May 17, 2005
The cabañas themselves are quite comfortable: well-constructed wood-sided, palm-thatched (palapa) huts with attached, curtained-off concrete bathrooms containing a toilet, a shower, and sink-less water tap. (If you've made it this far, you probably know already that you shouldn't drink the water.) The room we stayed in contained a comfy if somewhat hard double bed in a wooden four-poster frame covered with a pretty Mexican blanket; there were also hooks in the walls for slinging a hammock if you preferred traditional sleeping accommodations. The screens in the windows were in pretty good repair, so we had no problems with bugs. There were two little chairs, one of which I happily brought outside to sit in the little courtyard formed by the circle of maybe 10 palapa huts, a pleasant, secluded place with no more bustle than anywhere else for a 200km radius.
The one discomfort we experienced was that the family that runs the place keeps chickens, which meant that there was a rooster. Roosters don't just crow at dawn, they crow all night, and keep crowing more frequently in the morning, so if you're a light sleeper, having one penned up within 20 feet of your open-windowed palapa makes for a restless night. My partner suffered pretty badly, but I'm a sounder sleeper, and as far as I was concerned, the charm of the place more than made up for the noise.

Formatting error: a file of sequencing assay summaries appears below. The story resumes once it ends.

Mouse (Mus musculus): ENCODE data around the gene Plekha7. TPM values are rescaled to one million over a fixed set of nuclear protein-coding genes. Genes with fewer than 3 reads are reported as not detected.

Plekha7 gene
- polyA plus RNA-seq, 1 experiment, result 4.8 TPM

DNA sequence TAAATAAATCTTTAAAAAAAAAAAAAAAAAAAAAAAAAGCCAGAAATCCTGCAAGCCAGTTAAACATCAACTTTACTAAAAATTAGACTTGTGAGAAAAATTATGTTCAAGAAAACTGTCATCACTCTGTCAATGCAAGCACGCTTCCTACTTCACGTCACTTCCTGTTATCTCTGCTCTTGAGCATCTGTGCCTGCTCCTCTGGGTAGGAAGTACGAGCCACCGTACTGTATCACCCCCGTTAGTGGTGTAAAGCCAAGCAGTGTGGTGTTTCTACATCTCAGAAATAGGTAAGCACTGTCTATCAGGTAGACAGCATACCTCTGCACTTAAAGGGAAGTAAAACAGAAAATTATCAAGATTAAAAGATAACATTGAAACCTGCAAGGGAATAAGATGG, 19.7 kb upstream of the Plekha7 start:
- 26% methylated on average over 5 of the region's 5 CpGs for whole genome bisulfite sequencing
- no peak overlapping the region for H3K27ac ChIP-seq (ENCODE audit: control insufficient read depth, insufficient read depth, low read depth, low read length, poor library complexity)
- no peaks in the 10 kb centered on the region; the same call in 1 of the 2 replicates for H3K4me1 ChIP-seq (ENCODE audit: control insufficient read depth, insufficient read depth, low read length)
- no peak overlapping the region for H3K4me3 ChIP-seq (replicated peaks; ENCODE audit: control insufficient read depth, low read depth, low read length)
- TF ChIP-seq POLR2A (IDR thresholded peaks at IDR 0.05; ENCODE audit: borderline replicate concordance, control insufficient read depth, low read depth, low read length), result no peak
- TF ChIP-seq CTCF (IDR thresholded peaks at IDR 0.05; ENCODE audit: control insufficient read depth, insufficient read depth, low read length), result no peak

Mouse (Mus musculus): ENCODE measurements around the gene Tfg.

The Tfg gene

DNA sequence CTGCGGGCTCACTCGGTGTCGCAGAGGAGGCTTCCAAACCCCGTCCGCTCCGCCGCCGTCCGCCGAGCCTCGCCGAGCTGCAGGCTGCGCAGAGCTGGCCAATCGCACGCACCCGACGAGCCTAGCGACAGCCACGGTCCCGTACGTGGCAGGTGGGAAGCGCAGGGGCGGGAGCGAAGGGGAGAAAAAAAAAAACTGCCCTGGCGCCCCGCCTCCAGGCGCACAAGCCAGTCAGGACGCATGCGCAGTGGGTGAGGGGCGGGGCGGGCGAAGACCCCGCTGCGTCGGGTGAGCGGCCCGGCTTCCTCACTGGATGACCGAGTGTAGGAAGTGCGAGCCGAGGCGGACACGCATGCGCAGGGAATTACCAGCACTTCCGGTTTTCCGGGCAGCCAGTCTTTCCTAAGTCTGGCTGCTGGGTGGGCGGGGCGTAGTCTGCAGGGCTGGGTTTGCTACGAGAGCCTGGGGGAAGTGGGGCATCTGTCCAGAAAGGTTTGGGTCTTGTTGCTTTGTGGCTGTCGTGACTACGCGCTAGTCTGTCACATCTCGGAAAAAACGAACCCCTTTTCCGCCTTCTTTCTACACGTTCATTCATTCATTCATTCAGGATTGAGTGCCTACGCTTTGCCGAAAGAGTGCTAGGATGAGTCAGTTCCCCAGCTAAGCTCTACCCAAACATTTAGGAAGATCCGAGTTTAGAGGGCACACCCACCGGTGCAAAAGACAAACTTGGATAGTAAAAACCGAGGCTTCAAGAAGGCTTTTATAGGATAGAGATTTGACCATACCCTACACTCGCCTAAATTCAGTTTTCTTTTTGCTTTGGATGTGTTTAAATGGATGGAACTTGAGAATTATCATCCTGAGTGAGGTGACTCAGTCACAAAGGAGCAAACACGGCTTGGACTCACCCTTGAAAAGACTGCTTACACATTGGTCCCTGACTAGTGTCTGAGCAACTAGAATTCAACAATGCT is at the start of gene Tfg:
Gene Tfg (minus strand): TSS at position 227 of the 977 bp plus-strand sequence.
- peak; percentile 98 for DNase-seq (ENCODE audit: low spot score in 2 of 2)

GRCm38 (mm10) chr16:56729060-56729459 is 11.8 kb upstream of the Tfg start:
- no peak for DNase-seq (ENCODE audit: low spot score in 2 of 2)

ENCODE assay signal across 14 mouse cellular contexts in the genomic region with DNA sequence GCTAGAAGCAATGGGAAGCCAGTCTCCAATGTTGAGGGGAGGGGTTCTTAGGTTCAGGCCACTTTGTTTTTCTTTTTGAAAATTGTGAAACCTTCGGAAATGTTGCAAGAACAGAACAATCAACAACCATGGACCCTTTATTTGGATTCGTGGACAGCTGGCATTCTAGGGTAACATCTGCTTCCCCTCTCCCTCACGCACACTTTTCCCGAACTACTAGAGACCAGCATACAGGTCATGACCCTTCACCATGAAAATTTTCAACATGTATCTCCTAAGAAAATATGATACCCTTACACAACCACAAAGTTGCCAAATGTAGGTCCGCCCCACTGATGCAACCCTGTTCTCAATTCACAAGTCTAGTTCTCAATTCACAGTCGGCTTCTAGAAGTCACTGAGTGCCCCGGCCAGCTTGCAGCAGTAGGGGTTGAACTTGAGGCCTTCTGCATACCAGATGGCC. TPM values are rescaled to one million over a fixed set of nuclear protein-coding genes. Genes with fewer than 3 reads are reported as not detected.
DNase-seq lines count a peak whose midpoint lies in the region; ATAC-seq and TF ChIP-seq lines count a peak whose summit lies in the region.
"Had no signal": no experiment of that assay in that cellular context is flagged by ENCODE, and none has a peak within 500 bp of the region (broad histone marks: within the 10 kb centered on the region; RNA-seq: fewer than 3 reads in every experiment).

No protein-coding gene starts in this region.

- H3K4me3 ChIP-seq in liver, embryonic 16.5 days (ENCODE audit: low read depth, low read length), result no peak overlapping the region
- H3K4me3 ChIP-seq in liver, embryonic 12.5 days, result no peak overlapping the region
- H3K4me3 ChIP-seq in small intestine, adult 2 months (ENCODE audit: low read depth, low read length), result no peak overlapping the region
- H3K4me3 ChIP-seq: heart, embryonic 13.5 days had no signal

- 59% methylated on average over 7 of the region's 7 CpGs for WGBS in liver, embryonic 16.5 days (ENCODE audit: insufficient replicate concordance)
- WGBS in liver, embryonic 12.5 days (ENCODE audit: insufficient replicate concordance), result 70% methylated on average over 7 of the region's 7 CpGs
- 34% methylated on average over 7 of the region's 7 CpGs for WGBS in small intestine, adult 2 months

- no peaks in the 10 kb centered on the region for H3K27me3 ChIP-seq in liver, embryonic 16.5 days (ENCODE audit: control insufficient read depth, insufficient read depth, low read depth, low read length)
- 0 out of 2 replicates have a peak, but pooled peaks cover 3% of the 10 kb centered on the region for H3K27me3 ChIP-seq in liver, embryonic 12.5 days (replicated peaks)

Plus, it paid off at breakfast, which consisted of fresh eggs. Fresh eggs are very different from supermarket eggs, much more flavorful. All the food we had there was good, some of the best cooking we had while on the road: the usual tortillas and chicken for the carnivore and tortillas and eggs for the vegetarian, but this time accompanied with chopped tomatoes, some herbs, and a wonderfully zingy hot sauce that the proprietor didn't seem to expect us to like.
The dining area at the Cabañas is covered but not walled, so you're open to the air but protected from the sun. Meals are available all day (dinner is about $2.50/person) – although, if you arrive late, that means the proprietor will have to go wake up his wife to cook for you. But he'll do it if you ask, so weigh your hunger against your conscience.
No English is spoken, but on the other hand, there are not many options to choose between, so that is not a real problem.
From journal Toucans in the Yucatan